Re-examining Wang, Part VII

Wang came out in the 2nd and was coolly efficient there on out, throwing just 83 pitches in 7-1/3 innings. I didn't make it that far, but I have no idea why Girardi felt Wang should come out of the game with so few pitches thrown. The bullpen has been taxed lately (Joba stretching out, Pettitte's lousy effort last time out, Farnsworth hurting and generally maddening, etc.) so why go to the whip when the horse seemingly was cruising along?

So after allowing three fly ball outs in the first, Wang reverted back to his "old" self, going 15-2 in GB:FB. Finishing the game with a nifty 3:1 GB:FB ratio is hopefully a nice harbinger of things to come.

The strikeouts were again down at just two, with two walks. He needs to have a better ratio than just 1:1 for K:BB. Wang's historically around 1.5 (up to 1.76 last year) so even if he's not back up to the K/9IP of 6+ like he was earlier, he does need to boost the K's a bit. But, after the last month of very uneven (being kind here) performance, this is just nitpicking and I know that.

Wang's current "indicator" stats stand at:
K/9 IP: 5.10
K:BB: 1.46
#PC/9 IP: 14.9 (more than the 14.2 in 2007)
BAA: .246 (career low, by a lot)
GB:FB: 2.23 (career avg: 2.79, including this year's average)

UPDATE: The smart brothers manning the "Pride of the Yankees" blog over at NJ.com had this to say about Girardi's (ahem) pulling of Wang {it's impossible to avoid the double entrendes sometimes!}:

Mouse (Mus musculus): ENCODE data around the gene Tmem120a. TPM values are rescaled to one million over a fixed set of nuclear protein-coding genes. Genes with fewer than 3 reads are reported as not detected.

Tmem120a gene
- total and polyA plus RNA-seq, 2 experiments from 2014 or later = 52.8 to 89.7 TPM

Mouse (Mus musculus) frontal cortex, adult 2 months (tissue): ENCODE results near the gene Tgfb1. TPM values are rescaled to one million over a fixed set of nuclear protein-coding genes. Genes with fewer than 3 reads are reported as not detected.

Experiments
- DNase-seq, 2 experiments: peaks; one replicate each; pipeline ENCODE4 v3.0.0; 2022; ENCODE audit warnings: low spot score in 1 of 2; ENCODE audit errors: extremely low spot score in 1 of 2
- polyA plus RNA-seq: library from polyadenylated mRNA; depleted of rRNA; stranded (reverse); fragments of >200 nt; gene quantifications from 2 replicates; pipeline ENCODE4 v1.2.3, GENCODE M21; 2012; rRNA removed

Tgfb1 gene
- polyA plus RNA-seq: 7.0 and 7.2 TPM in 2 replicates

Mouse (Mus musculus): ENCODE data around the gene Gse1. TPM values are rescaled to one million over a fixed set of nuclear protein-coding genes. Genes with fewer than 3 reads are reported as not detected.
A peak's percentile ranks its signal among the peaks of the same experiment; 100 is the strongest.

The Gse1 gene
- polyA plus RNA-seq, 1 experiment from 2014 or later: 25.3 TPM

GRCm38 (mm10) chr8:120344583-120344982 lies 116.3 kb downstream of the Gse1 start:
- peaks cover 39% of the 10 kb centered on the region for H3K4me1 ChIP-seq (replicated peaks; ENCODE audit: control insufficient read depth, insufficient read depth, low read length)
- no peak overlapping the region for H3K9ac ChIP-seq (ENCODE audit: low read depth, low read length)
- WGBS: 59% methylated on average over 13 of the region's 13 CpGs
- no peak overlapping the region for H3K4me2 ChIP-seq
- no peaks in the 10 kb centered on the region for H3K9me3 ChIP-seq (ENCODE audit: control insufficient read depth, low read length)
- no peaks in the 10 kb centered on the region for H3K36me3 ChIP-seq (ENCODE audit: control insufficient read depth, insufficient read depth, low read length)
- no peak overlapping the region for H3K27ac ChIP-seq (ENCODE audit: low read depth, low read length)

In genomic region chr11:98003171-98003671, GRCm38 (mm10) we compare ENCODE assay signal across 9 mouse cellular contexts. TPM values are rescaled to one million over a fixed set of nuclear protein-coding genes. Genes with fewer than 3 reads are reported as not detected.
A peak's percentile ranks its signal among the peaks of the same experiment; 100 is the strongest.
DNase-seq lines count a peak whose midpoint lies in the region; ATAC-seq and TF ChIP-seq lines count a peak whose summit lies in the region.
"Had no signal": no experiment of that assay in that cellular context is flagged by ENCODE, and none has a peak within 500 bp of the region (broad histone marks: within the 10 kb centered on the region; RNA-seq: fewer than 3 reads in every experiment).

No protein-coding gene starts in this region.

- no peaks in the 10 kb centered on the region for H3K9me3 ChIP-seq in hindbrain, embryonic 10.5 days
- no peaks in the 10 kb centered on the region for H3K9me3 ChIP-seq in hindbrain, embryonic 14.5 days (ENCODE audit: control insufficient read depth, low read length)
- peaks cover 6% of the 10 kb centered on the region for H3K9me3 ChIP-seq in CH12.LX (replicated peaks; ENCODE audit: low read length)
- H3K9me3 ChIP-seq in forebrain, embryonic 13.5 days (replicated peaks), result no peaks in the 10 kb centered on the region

In general, we try not to question the manager too much. It's never really worth it, it doesn't accomplish anything, and it just looks like you're trying to be negative. But last night, Chien-Ming Wang was, as we said, efficient and on the mark; he had thrown 83 pitches over 7.1 innings. To us, that's complete game territory. But instead, Joe Girardi risked the game by bringing in Jose Veras to finish off the eighth inning -- he promptly allowed two baserunners while it was still a 2-1 game, and the game almost went spinning out of control. (Just imagine what damage Kyle Farnsworth would have done, had he been available. On second thought: don't imagine that.)

Unless Wang told Joe G. that he was tired -- which is entirely plausible -- there was really no reason to pull Wang. It wasn't overly hot in Oakland (it was 67 degrees, unlike here in NYC where it was 100), and Wang registered the first out of the eighth inning quickly.

Anyway, like we said, there's no use being overly bitter, because the Yanks came away with a win last night. But that move just didn't make much sense.